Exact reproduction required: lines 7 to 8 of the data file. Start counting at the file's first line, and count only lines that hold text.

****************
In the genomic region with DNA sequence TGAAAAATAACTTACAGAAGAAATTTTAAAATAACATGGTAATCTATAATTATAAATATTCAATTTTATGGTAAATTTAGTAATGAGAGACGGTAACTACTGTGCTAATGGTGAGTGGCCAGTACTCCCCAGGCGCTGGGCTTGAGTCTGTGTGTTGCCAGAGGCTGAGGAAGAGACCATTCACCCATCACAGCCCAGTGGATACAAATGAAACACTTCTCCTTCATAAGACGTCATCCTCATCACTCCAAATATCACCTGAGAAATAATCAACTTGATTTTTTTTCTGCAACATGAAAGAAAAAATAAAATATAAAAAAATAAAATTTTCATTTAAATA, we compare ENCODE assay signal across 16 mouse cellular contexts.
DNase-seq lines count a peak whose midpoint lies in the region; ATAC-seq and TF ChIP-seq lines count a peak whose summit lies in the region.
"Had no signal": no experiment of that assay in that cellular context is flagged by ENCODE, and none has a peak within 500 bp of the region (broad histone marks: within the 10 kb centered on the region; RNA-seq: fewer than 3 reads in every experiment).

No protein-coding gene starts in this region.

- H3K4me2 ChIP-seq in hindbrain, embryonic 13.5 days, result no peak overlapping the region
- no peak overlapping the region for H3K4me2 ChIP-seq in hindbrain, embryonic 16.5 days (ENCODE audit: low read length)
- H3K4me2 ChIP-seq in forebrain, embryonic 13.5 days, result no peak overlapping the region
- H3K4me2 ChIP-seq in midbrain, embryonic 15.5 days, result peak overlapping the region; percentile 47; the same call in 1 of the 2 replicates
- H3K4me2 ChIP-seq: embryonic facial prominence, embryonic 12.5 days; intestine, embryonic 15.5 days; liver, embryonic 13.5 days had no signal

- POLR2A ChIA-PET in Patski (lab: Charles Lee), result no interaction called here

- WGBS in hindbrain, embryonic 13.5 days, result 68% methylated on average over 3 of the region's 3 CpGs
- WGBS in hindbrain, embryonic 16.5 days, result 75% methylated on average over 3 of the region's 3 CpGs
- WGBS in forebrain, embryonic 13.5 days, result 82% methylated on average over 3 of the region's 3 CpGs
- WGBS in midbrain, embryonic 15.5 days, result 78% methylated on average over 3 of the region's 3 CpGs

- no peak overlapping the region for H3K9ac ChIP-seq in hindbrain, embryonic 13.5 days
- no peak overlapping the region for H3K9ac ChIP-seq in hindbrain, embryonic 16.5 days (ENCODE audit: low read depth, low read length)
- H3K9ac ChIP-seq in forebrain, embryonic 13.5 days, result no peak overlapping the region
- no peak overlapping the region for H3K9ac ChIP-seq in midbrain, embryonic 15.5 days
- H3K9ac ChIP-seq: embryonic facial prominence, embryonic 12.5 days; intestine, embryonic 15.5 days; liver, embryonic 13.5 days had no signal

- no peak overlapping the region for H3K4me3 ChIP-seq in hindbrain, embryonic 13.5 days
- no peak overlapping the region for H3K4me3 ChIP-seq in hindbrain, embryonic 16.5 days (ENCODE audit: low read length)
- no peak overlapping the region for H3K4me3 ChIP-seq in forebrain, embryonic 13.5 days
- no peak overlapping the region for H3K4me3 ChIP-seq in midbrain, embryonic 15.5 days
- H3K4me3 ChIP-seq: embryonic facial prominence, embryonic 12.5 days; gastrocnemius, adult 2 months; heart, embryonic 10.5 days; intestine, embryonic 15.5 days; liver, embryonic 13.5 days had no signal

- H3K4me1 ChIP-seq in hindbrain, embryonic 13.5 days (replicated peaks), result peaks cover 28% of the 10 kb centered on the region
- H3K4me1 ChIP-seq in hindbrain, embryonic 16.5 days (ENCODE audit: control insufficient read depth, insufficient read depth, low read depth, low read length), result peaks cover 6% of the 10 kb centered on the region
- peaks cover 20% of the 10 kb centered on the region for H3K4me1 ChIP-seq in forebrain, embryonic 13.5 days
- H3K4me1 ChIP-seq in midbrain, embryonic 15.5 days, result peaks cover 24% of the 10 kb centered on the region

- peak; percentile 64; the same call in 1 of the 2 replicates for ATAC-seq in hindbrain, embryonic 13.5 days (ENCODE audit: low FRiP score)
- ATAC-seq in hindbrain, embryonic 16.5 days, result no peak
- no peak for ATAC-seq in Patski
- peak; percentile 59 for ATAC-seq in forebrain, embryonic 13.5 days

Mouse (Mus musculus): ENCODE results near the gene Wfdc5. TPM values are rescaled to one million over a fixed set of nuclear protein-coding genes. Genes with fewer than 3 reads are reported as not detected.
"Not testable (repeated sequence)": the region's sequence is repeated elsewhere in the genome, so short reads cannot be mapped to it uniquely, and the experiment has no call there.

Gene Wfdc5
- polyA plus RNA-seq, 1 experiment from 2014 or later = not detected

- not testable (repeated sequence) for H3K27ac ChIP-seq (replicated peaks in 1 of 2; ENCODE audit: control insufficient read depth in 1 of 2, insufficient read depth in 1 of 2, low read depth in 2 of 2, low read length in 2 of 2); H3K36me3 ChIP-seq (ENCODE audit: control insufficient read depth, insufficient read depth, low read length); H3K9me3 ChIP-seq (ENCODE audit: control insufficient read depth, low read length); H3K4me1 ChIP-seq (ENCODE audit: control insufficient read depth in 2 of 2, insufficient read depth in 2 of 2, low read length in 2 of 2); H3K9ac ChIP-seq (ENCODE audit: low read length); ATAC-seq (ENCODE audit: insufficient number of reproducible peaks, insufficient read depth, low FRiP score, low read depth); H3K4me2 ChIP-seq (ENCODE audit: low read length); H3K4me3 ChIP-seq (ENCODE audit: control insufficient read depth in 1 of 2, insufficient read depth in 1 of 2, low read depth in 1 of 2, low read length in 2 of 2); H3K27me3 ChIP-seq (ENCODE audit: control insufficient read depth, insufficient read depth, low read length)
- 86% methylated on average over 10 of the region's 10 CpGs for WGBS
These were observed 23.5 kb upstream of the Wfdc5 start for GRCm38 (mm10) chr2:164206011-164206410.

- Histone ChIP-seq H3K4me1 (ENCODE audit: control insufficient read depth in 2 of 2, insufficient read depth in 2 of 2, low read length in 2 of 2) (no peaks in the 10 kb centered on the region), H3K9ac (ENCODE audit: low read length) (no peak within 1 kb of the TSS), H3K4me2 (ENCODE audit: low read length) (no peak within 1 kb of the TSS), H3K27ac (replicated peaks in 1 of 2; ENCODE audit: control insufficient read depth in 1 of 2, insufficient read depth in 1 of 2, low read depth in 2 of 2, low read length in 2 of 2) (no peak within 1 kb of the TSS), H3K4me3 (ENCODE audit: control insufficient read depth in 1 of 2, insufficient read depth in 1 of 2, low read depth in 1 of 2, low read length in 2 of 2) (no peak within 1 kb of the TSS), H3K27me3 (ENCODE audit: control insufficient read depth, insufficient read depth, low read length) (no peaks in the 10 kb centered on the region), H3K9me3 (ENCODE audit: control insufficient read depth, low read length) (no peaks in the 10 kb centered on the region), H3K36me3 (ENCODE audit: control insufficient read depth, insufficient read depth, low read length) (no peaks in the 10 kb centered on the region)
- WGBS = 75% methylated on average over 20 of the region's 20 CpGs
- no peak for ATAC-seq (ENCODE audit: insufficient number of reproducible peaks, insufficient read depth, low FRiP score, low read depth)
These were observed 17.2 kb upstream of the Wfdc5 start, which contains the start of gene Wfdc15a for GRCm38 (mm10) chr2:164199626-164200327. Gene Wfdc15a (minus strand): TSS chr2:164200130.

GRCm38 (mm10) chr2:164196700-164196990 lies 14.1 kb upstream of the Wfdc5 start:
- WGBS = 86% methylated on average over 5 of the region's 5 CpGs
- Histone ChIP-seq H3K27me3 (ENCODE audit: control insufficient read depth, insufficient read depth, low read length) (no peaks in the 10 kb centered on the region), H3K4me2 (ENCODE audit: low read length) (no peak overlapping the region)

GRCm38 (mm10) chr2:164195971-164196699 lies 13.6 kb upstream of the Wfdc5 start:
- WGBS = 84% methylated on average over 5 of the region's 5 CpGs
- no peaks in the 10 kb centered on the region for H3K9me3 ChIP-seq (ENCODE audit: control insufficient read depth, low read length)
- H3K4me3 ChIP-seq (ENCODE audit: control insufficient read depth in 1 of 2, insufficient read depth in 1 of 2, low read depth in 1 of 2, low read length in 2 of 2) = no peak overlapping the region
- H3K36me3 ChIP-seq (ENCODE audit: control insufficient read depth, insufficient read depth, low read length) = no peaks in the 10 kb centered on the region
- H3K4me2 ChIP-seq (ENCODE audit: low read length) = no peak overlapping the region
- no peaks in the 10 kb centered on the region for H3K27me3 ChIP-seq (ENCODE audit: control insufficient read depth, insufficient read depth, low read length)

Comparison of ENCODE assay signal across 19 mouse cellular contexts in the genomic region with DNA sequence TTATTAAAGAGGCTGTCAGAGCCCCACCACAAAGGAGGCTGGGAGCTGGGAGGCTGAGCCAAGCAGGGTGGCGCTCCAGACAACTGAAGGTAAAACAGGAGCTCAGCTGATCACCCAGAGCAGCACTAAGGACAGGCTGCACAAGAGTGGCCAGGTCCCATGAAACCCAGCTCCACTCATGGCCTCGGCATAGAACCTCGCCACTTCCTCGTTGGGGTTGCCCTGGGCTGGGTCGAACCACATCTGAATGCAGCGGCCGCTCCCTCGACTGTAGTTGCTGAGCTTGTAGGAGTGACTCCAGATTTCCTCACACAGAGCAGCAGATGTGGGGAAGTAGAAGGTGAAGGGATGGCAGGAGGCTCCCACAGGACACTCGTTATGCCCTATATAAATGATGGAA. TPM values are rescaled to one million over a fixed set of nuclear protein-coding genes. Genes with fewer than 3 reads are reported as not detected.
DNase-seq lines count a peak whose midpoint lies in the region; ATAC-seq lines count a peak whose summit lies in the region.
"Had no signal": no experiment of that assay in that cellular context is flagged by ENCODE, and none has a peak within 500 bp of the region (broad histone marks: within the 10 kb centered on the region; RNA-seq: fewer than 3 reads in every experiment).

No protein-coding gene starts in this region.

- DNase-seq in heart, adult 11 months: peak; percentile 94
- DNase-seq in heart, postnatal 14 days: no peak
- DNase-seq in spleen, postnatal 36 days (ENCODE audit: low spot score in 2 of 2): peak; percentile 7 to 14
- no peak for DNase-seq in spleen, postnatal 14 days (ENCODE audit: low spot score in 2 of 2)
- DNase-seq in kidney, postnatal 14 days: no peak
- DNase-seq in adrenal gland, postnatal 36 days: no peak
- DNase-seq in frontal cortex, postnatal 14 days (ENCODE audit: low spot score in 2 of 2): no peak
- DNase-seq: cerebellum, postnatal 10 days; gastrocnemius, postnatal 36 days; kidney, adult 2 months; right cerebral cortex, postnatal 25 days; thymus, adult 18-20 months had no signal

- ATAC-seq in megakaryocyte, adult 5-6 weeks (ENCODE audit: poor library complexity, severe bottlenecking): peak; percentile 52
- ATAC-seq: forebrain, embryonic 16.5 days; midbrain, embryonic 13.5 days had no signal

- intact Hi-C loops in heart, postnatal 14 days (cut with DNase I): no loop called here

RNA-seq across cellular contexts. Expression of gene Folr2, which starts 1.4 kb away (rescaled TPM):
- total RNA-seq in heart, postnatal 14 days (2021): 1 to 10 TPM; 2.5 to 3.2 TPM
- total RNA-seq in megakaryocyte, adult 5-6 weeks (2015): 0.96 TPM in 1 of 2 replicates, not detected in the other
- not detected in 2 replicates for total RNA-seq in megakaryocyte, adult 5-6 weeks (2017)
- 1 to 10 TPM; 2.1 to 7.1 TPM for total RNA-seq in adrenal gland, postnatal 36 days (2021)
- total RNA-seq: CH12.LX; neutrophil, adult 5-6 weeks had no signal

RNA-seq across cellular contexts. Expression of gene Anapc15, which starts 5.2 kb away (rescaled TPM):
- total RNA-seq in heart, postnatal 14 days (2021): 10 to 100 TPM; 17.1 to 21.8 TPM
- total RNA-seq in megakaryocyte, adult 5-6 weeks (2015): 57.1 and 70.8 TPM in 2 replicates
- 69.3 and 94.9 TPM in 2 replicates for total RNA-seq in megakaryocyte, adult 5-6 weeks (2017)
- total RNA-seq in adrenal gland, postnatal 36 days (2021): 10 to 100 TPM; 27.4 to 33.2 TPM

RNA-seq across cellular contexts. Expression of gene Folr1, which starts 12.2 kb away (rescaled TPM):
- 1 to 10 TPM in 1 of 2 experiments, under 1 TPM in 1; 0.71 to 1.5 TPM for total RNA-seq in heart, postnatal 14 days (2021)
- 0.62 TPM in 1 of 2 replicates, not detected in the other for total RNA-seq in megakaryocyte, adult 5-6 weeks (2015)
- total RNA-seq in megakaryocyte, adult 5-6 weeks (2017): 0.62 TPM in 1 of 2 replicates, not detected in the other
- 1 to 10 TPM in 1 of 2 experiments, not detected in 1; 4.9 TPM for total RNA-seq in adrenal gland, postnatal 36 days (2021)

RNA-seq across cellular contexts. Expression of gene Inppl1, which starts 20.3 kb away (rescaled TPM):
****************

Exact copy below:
- H3K4me2 ChIP-seq in forebrain, embryonic 13.5 days, result no peak overlapping the region
- H3K4me2 ChIP-seq in midbrain, embryonic 15.5 days, result peak overlapping the region; percentile 47; the same call in 1 of the 2 replicates